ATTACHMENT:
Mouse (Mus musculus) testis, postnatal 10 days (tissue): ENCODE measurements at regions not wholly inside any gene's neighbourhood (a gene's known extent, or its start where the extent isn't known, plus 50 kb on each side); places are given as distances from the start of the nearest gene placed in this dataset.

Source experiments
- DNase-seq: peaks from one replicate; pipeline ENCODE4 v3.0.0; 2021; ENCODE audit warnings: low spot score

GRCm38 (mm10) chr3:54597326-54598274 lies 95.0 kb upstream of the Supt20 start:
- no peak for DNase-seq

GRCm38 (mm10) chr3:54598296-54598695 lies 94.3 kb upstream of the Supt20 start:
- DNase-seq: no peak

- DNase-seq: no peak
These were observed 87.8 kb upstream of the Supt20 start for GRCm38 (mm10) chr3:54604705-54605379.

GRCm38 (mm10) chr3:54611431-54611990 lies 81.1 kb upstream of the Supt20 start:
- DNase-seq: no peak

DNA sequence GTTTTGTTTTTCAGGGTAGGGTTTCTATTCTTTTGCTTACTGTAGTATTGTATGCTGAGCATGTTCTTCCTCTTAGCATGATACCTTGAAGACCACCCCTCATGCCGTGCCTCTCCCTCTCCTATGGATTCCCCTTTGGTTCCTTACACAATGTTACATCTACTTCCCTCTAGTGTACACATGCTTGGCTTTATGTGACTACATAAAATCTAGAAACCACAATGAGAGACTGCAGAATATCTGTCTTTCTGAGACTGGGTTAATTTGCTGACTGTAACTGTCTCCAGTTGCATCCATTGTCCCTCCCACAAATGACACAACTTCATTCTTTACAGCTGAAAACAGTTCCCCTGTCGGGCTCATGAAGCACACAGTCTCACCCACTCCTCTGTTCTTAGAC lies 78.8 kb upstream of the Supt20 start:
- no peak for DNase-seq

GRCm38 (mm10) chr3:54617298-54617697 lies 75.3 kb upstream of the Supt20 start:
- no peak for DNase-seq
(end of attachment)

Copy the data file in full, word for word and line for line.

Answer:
Mouse (Mus musculus) testis, postnatal 10 days (tissue): ENCODE measurements at regions not wholly inside any gene's neighbourhood (a gene's known extent, or its start where the extent isn't known, plus 50 kb on each side); places are given as distances from the start of the nearest gene placed in this dataset.

Source experiments
- DNase-seq: peaks from one replicate; pipeline ENCODE4 v3.0.0; 2021; ENCODE audit warnings: low spot score

GRCm38 (mm10) chr3:54597326-54598274 lies 95.0 kb upstream of the Supt20 start:
- no peak for DNase-seq

GRCm38 (mm10) chr3:54598296-54598695 lies 94.3 kb upstream of the Supt20 start:
- DNase-seq: no peak

- DNase-seq: no peak
These were observed 87.8 kb upstream of the Supt20 start for GRCm38 (mm10) chr3:54604705-54605379.

GRCm38 (mm10) chr3:54611431-54611990 lies 81.1 kb upstream of the Supt20 start:
- DNase-seq: no peak

DNA sequence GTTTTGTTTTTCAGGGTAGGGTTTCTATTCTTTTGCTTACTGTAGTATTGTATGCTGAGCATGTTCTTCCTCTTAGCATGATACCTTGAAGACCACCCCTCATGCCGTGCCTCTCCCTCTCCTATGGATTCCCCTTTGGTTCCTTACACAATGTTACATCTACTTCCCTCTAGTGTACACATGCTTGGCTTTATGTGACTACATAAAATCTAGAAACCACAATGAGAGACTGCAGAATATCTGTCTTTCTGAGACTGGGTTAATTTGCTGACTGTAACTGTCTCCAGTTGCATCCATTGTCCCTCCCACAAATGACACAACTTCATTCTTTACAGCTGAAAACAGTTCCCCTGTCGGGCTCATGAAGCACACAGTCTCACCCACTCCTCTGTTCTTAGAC lies 78.8 kb upstream of the Supt20 start:
- no peak for DNase-seq

GRCm38 (mm10) chr3:54617298-54617697 lies 75.3 kb upstream of the Supt20 start:
- no peak for DNase-seq